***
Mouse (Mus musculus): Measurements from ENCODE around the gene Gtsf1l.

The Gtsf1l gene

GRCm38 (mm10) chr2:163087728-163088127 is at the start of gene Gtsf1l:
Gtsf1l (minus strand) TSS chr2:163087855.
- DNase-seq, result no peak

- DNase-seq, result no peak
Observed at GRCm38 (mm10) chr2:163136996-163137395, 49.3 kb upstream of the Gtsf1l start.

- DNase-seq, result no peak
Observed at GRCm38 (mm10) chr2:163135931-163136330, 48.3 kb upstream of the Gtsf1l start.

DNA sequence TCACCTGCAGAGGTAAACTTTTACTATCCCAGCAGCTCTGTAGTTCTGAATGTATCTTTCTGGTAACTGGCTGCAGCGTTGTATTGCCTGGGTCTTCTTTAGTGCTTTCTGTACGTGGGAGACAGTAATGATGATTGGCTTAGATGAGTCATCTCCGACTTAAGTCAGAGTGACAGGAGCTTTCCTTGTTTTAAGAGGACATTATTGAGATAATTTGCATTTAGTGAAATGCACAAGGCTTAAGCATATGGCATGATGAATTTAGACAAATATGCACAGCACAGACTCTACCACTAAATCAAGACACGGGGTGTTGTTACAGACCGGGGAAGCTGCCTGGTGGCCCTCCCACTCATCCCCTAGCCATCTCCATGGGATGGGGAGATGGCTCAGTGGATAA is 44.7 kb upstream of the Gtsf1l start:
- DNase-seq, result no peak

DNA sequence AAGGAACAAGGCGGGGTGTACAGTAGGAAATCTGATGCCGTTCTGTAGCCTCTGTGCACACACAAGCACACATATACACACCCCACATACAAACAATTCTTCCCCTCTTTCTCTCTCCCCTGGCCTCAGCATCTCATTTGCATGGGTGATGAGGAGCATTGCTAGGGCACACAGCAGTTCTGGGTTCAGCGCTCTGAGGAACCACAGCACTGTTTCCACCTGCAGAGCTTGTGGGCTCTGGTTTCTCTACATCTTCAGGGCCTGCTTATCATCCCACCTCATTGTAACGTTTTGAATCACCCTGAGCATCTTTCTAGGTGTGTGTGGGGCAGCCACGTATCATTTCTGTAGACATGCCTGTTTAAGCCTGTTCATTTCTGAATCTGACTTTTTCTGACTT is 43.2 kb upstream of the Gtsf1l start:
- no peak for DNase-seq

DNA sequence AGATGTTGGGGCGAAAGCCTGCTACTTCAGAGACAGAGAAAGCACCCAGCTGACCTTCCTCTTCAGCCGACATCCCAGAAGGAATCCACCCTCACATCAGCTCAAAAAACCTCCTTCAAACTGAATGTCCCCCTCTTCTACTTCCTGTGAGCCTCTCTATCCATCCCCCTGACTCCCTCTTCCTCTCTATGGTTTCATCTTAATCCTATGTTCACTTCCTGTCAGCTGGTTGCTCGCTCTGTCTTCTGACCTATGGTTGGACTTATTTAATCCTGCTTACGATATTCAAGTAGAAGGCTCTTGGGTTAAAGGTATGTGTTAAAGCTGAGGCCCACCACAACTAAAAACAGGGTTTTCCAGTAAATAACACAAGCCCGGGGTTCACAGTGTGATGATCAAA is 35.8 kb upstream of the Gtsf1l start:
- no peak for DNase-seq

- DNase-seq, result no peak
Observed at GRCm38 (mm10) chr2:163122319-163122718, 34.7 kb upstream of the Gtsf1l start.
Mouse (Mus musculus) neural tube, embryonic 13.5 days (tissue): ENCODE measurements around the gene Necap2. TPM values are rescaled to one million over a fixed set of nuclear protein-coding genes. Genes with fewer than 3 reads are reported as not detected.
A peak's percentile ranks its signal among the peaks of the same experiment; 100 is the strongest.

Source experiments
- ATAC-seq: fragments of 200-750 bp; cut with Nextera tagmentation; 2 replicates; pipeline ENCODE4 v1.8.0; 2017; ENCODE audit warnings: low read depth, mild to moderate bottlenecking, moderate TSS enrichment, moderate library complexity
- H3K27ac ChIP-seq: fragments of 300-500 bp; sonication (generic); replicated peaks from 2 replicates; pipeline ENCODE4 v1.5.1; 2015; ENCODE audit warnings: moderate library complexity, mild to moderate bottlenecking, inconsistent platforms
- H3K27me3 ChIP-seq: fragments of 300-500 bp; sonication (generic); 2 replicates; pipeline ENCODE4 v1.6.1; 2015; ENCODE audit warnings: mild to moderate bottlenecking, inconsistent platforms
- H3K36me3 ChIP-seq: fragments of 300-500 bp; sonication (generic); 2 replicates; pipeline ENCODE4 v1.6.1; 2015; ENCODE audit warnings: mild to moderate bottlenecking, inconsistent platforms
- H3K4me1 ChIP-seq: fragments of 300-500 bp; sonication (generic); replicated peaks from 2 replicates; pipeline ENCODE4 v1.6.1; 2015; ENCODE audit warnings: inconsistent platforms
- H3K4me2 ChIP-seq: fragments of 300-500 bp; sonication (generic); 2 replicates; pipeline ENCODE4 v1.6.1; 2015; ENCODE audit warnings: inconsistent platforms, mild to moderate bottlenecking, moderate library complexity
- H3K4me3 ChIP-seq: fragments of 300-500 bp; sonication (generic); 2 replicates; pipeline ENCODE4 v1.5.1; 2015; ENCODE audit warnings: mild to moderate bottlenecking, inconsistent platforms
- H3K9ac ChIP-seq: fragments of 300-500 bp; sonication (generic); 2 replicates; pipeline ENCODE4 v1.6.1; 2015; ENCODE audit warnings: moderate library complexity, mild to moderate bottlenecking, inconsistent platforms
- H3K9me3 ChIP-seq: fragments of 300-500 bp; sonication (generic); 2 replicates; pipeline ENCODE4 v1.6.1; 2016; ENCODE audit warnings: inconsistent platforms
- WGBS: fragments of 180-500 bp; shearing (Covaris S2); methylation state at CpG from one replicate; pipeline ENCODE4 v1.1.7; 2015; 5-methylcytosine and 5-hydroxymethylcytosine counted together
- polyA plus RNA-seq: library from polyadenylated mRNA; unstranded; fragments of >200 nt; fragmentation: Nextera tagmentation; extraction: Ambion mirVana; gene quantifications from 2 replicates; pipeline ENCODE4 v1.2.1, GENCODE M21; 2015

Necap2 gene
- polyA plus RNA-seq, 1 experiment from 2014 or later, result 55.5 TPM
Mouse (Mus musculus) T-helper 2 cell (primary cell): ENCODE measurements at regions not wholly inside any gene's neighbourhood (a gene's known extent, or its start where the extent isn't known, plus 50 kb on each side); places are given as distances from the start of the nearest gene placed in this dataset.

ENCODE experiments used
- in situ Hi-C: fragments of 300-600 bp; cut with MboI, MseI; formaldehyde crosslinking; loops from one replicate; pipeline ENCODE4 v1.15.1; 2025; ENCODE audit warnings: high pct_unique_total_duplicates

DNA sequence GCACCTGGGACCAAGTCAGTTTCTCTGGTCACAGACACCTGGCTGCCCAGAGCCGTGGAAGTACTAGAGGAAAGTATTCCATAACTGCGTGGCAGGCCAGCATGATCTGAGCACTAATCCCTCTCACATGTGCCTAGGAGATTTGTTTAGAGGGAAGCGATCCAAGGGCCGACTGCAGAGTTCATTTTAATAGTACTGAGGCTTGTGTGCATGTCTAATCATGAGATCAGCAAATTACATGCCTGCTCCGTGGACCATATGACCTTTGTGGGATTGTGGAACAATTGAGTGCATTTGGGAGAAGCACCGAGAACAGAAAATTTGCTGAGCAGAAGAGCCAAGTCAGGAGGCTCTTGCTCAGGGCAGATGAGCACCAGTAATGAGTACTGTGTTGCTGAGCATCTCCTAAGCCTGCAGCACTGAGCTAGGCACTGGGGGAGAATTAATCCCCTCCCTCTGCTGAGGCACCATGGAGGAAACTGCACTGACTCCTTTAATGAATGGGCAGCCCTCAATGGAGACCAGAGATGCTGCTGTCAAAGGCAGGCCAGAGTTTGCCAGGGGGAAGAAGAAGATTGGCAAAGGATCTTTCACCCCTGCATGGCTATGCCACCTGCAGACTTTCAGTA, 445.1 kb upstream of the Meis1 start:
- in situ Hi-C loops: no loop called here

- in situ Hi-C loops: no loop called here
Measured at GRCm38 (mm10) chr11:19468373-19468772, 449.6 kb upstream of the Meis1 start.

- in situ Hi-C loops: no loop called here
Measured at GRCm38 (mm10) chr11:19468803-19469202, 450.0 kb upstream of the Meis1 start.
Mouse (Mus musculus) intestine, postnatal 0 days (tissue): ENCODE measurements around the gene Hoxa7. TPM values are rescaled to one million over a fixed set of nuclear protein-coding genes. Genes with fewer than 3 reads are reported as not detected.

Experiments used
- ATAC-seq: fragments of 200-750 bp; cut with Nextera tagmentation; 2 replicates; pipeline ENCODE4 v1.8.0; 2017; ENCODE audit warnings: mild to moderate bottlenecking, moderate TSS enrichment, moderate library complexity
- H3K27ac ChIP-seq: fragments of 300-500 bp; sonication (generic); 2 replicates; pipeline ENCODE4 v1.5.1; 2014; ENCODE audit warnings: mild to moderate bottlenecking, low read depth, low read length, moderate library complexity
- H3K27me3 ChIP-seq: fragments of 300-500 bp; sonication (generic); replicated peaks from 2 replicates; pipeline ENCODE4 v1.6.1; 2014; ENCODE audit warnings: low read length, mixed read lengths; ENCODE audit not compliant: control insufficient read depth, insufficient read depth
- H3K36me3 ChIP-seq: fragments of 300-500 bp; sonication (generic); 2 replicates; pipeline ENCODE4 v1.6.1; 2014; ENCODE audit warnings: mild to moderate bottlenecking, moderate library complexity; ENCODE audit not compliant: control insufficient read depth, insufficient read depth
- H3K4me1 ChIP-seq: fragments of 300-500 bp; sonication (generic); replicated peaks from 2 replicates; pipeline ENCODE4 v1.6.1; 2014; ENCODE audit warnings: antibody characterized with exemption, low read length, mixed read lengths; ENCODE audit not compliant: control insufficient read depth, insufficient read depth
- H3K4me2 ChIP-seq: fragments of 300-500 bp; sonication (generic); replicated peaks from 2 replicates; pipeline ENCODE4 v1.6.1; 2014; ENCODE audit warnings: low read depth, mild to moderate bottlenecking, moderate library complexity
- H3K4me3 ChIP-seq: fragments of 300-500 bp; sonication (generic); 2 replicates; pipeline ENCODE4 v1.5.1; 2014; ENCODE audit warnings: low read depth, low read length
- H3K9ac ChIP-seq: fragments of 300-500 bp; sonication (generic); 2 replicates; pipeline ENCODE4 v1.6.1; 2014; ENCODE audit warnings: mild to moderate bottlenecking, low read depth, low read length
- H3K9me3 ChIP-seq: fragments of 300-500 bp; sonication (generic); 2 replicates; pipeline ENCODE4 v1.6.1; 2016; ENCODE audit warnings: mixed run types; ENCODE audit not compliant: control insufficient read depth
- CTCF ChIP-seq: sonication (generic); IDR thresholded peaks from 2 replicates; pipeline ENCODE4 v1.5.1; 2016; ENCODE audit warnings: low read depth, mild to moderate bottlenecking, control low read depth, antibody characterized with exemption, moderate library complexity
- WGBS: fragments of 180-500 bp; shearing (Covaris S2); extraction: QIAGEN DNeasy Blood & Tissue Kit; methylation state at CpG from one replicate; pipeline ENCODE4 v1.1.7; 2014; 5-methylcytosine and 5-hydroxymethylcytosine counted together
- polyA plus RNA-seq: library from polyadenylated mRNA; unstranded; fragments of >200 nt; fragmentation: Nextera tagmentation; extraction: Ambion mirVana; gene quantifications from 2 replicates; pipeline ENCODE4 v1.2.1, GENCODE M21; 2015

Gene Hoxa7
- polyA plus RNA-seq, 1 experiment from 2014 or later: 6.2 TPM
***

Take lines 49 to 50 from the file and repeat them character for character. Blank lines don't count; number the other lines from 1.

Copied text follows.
- H3K4me1 ChIP-seq: fragments of 300-500 bp; sonication (generic); replicated peaks from 2 replicates; pipeline ENCODE4 v1.6.1; 2014; ENCODE audit warnings: antibody characterized with exemption, low read length, mixed read lengths; ENCODE audit not compliant: control insufficient read depth, insufficient read depth
- H3K4me2 ChIP-seq: fragments of 300-500 bp; sonication (generic); replicated peaks from 2 replicates; pipeline ENCODE4 v1.6.1; 2014; ENCODE audit warnings: low read depth, mild to moderate bottlenecking, moderate library complexity